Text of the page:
Administration Revives Dispute Over Eavesdropping Authority
Saturday, March 4, 2006
In a new defense of its warrantless eavesdropping program, the Bush administration yesterday reopened a dispute about whether it tried and failed to obtain direct congressional authority for use of the president's war-making powers on U.S. territory.
The Justice Department has asserted that Congress implicitly granted President Bush the power to secretly order interception of some overseas calls and e-mails made by Americans in the United States when it passed a resolution authorizing use of military force against those responsible for the terrorist attacks of Sept. 11, 2001. Eavesdropping is part of war, the administration maintains, and the battlefield includes the United States.
But former senator Tom Daschle (D-S.D.), majority leader at the time of the vote, argued in a Dec. 23 opinion article in The Washington Post that Congress could not have implied such power because it refused a more direct request.
"Literally minutes before the Senate cast its vote" on Sept. 14, 2001, Daschle wrote, the White House asked to insert the words "in the United States" into the use-of-force resolution. "I could see no justification for Congress to accede to this extraordinary request for additional authority," Daschle added. "I refused."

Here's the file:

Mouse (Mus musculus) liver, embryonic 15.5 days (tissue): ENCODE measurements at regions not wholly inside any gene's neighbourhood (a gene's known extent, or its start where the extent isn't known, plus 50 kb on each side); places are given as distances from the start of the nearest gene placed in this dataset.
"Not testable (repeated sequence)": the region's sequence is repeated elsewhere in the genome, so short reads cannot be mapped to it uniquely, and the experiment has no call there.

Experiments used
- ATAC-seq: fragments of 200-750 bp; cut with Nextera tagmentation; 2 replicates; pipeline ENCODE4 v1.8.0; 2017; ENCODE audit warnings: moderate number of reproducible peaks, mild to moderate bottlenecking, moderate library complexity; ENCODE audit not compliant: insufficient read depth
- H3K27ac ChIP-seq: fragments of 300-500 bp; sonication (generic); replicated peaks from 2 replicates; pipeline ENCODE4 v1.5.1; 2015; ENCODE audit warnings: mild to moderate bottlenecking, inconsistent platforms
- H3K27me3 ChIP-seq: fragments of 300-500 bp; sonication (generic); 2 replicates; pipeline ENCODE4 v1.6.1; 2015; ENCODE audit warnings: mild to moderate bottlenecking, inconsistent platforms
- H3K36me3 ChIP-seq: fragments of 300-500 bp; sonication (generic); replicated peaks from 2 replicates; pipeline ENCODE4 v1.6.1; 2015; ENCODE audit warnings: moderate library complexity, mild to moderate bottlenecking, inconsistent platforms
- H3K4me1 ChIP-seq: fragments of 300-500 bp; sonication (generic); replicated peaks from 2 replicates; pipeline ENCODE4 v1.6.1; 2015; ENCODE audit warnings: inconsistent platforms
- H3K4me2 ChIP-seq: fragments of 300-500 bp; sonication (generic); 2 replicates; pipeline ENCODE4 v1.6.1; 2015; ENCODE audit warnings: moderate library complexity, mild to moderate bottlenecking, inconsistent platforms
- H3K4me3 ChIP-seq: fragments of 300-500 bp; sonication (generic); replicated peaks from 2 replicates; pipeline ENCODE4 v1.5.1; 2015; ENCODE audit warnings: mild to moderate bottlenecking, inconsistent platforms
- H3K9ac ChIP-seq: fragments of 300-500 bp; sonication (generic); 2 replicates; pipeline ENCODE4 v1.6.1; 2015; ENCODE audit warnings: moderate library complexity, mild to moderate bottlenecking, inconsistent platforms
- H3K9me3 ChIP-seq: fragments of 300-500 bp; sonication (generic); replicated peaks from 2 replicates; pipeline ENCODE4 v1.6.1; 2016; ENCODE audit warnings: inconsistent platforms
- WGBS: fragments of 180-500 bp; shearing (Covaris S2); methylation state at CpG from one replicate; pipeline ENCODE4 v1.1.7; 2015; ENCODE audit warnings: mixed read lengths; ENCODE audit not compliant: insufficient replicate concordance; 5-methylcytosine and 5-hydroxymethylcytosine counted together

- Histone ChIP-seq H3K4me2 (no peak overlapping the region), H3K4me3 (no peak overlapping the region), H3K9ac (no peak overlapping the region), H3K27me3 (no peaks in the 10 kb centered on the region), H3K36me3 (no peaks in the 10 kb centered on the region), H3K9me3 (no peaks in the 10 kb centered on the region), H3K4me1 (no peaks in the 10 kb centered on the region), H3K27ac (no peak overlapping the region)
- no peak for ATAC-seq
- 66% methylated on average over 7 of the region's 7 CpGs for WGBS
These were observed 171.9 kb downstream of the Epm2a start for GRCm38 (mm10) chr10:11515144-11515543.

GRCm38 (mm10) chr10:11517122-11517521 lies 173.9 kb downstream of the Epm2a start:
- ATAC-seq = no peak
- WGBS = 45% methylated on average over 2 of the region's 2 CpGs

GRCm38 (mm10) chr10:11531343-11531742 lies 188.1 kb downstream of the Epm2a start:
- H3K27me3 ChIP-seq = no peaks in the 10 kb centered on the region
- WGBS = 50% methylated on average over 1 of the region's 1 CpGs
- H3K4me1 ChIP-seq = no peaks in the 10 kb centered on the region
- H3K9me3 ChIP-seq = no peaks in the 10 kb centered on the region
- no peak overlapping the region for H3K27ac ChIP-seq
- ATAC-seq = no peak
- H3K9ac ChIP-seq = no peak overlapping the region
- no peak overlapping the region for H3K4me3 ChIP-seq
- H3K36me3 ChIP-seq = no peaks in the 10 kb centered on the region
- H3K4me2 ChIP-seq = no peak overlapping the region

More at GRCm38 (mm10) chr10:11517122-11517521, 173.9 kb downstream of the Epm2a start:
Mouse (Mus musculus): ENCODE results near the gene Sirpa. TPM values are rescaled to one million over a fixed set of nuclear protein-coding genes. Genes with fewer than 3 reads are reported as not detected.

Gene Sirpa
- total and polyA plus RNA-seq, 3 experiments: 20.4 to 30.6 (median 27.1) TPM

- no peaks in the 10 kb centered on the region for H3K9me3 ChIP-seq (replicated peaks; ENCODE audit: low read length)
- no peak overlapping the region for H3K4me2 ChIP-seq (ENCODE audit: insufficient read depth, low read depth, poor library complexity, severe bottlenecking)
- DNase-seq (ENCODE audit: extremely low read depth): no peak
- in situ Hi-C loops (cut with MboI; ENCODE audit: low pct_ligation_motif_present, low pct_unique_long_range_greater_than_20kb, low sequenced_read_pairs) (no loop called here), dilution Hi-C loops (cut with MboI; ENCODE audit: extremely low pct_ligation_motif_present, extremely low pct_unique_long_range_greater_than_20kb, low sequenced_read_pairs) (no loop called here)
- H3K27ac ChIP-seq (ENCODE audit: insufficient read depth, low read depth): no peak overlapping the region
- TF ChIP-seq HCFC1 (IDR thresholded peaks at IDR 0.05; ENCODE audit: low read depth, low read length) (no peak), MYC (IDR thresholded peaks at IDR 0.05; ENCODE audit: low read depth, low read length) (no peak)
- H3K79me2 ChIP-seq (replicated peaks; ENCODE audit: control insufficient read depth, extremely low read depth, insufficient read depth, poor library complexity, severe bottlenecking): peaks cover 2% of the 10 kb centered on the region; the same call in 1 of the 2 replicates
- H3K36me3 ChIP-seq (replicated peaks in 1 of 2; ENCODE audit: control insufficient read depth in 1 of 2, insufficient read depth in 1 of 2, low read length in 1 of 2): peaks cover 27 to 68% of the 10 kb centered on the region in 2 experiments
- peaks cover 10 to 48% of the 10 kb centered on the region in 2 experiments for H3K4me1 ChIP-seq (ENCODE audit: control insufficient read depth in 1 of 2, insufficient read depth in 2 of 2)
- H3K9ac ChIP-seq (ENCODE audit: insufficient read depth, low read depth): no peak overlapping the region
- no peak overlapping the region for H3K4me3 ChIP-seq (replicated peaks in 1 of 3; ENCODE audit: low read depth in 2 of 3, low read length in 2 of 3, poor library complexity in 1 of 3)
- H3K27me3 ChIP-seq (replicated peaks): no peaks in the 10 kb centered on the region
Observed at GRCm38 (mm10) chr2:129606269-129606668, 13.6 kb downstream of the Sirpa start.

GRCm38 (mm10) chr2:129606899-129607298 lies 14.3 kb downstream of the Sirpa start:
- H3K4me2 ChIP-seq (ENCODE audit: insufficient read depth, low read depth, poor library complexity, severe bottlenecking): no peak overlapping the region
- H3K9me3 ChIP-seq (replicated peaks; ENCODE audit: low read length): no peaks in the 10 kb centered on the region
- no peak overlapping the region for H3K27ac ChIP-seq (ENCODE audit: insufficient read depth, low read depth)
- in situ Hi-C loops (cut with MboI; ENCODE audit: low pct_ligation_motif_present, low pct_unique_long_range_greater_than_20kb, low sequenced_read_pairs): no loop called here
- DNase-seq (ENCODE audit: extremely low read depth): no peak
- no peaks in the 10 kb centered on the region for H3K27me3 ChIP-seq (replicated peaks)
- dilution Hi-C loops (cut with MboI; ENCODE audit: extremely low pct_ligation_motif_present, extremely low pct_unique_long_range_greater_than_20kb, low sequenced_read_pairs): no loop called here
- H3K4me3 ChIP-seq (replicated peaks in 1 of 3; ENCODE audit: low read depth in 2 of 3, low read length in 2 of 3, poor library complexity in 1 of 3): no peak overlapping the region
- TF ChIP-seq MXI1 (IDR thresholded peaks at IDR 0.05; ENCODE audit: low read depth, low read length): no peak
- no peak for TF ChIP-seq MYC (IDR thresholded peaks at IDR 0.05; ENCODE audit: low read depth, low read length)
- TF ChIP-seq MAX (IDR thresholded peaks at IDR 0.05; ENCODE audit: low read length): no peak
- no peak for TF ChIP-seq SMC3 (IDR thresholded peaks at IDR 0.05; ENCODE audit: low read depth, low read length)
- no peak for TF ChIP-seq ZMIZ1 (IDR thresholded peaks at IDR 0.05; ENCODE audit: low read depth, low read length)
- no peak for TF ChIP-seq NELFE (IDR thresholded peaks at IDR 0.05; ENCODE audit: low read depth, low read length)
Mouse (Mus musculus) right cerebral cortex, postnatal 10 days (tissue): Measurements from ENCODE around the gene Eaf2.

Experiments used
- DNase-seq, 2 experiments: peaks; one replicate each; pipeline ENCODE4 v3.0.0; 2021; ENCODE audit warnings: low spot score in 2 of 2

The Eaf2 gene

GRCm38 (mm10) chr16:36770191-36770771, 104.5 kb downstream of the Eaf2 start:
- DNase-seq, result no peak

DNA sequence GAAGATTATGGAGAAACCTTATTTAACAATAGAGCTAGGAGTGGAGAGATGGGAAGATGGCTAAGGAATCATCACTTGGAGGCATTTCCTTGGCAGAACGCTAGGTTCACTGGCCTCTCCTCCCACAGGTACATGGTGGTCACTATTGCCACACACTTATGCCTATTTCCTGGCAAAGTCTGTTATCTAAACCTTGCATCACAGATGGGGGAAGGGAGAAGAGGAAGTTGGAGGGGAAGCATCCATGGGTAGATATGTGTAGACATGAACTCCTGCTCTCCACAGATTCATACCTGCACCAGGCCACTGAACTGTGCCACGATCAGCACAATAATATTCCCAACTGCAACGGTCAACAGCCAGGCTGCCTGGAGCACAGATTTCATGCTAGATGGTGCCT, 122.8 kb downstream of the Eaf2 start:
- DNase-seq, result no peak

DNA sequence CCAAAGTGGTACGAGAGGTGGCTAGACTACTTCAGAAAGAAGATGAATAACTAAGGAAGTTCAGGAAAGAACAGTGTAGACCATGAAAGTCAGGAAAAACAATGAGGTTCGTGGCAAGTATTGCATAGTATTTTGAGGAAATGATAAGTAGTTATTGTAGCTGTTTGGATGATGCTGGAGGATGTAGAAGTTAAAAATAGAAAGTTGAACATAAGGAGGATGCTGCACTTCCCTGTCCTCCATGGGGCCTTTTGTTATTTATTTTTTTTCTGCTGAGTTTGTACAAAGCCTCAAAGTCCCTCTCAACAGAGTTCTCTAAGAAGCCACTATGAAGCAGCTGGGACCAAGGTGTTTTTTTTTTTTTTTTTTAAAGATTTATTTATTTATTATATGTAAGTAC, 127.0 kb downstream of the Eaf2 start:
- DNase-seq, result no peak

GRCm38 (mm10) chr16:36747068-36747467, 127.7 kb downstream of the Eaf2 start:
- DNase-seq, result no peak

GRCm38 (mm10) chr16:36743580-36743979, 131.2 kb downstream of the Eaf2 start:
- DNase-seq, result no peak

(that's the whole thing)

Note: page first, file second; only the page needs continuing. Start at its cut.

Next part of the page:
Assistant Attorney General William Moschella, responding yesterday to questions from Sen. Dianne Feinstein (D-Calif.), wrote that "we do not recall such a discussion with former Senator Daschle and are not aware of any record reflecting such a conversation." Justice Department spokesman Brian Roehrkasse, asked about the letter, said Moschella was referring only to Justice Department officials.
Daschle, in a telephone interview yesterday, stood by his account. "They can deny it, but it happened," Daschle said, "and there's no question in my mind that the reason" is that Bush advisers "feared that they didn't have the authority" to exercise war powers domestically without the inserted language.
Denis McDonough, who was then Daschle's foreign policy aide, said in a separate interview that David Crane, his counterpart in the office of then-Senate Minority Leader Trent Lott (R-Miss.), was the person who brought the White House request to Daschle. "He said, 'We'd like one last-minute change here,' " McDonough said. It was clear from the context, he said, that Crane's request "was coming from the White House."
Reached by telephone last night, Crane said he has "absolutely no recollection of that ever having occurred." Though he took part in negotiations over the use-of-force resolution, Crane said, he had been reassigned to another task before the resolution reached the Senate floor.